Inside post screens should be switched, since you usually do not end up with a size-quickness mis-match here (see below). On outside perimeter screens, you must decide whether you want to switch these screens, try to fight over them, or slide through (under) them. Switching on the outside could occasionally lead to size and quickness mis-match, especially if a post player steps outside to set a screen for a guard.
Several important points on the jump-switch...1. The three remaining defenders must be ready to give help if O1 rolls off the pick inside and gets the pass over the top.
2. X1 must jump out, stop and contain the dribbler.
3. The jump-switch works well even if the ball-handler is within shooting range and is a good shooter.
4. We also jump switch the hand-off screen (weave screen).
If our weakside wing X3, for some reason, is not in helpside and gets screened (diagram J), we switch this screen. The screened defender X3 drops a step or two back just before the screen arrives ("steps under") and avoids getting sealed outside by the screener... a "step under and switch".
Inside Post ScreensAs stated above, it is best to switch inside screens. Here you are usually not giving up a size or quickness advantage, and switching gives us the best chance to deny the pass into the low post.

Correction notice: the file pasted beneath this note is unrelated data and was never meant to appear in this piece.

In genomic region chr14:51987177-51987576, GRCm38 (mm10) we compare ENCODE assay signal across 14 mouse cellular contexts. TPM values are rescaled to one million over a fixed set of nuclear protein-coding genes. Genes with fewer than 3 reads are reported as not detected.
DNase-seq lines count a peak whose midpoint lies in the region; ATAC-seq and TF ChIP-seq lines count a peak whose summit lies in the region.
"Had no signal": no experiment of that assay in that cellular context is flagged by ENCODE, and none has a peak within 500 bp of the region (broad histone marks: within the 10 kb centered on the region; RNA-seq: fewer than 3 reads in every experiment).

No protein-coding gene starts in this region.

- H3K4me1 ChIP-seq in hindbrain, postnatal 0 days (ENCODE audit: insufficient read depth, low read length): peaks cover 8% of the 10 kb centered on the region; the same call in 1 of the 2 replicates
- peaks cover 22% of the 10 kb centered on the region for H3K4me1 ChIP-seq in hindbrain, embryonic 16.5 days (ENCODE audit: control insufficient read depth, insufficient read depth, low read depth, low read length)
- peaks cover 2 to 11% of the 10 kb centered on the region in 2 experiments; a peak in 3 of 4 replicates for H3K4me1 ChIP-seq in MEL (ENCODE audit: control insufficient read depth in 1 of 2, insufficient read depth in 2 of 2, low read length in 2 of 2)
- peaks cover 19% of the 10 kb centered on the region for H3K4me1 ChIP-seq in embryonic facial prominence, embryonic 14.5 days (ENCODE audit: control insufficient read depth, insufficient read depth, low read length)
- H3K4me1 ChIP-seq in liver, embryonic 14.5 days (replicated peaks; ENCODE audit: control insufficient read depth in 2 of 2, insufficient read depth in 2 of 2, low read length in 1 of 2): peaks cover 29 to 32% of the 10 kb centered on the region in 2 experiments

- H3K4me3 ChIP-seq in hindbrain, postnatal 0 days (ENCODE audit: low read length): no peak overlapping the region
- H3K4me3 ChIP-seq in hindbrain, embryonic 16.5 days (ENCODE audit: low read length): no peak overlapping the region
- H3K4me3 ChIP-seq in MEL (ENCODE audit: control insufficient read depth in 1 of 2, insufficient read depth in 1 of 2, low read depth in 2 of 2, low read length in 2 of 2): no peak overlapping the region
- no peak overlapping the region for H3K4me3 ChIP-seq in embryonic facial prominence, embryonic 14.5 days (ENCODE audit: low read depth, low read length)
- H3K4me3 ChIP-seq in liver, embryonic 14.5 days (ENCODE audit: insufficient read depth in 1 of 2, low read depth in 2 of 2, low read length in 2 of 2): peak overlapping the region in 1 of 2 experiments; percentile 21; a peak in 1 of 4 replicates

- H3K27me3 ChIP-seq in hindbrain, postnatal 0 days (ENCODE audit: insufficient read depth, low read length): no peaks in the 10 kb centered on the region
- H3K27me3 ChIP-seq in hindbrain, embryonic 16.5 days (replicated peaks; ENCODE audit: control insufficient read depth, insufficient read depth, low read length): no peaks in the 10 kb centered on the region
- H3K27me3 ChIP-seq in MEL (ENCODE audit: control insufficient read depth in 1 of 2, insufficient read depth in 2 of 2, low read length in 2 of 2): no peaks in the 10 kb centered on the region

When defending inside, lateral post screens, the screened defender always "steps under" (takes a giant step back toward the baseline) - diagram K.
If the cutter goes low (baseline side), the screened defender gets an arm bar up and stays with her/his man (no switch)... "step under and stay" (diagram K2). The key is... the defender getting screened must step back toward the baseline before the screen actually arrives.
If the cutter goes high (over the screen), then the defenders switch... "step under and switch" (diagrams L and L2). Again, the screened defender always steps-under (toward the baseline) just before the screen arrives.
The danger with any inside lateral post screen is for our screened defender to get pinned inside. This should not happen if the screened defender "steps under" the screen. After stepping-under, she/he can easily get into the ½ fronting position from the baseline side.
Again the rules for defending lateral inside post screens are:
In addition, deny the pass inside by having your inbounds defender play a "one-man zone" in the paint denying that pass. In the diagram below left, X3 drops off the inbounder into the paint, looking to deny any pass inside and lay-up. But once the pass goes outside, he/she must move quickly back on the inbounder (O3), who may step out to the corner for the outside shot (below right).Again, the rules for defending baseline inbounds plays are:
Related pages: Teaching Defense and How to Defend Screens by Progression, Defending the Pick and Roll, Basic Defense, Shell Drill, Man-to-Man Breakdown Drills, Man-to-Man Positioning Drill, 1-on-1 Drill, and Close-Out Drills.
Bob Knight: Advanced Tactics & Techniques for Man-to-Man Defense
with Bob Knight, former head coach at Texas Tech and Indiana University; Over 900 career wins, 3X National Championship Coach, Five Final 4 appearances; 4X National Coach of the Year; 1984 US Men's Olympic Coach (Gold Medal)